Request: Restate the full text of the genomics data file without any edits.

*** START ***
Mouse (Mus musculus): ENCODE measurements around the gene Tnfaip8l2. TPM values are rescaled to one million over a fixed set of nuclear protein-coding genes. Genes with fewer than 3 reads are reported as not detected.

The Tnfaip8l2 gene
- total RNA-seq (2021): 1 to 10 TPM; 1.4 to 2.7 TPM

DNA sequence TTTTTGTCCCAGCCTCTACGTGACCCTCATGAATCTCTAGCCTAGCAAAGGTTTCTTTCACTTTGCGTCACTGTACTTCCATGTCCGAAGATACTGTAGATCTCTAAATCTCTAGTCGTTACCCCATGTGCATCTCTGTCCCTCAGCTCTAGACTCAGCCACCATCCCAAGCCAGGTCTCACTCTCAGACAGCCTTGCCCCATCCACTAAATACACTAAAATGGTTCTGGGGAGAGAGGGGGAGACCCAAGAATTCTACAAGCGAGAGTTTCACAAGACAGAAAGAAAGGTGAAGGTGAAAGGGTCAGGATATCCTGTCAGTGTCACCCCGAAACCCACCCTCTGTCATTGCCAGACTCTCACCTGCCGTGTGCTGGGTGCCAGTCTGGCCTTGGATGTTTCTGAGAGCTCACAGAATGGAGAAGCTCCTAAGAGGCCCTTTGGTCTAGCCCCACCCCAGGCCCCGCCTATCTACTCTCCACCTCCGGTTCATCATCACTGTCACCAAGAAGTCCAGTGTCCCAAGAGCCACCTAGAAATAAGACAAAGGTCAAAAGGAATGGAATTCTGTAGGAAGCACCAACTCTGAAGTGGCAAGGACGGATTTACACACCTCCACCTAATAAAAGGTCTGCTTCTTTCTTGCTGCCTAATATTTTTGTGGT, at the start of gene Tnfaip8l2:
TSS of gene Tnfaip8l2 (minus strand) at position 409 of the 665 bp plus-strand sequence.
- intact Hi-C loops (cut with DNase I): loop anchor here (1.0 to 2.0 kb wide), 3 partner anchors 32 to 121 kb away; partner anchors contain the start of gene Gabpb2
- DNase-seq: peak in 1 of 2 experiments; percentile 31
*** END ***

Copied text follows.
Mouse (Mus musculus): ENCODE measurements around the gene Tnfaip8l2. TPM values are rescaled to one million over a fixed set of nuclear protein-coding genes. Genes with fewer than 3 reads are reported as not detected.

The Tnfaip8l2 gene
- total RNA-seq (2021): 1 to 10 TPM; 1.4 to 2.7 TPM

DNA sequence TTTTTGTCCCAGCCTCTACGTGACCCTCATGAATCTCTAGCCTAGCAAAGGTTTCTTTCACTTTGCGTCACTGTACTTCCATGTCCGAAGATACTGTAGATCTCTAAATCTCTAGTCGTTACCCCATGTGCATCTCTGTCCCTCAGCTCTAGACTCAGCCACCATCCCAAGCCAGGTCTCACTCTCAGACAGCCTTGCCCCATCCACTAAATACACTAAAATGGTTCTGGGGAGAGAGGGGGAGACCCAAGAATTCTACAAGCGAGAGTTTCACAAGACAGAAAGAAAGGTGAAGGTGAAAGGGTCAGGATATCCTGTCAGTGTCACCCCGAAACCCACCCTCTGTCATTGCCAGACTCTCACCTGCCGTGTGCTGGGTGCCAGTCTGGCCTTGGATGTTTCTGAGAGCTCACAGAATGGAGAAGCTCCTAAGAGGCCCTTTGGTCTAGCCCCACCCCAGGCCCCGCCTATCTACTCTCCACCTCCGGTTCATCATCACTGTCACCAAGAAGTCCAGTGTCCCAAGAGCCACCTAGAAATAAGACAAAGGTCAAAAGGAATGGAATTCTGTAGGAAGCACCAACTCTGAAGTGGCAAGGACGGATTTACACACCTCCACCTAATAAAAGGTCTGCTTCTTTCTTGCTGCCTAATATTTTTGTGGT, at the start of gene Tnfaip8l2:
TSS of gene Tnfaip8l2 (minus strand) at position 409 of the 665 bp plus-strand sequence.
- intact Hi-C loops (cut with DNase I): loop anchor here (1.0 to 2.0 kb wide), 3 partner anchors 32 to 121 kb away; partner anchors contain the start of gene Gabpb2
- DNase-seq: peak in 1 of 2 experiments; percentile 31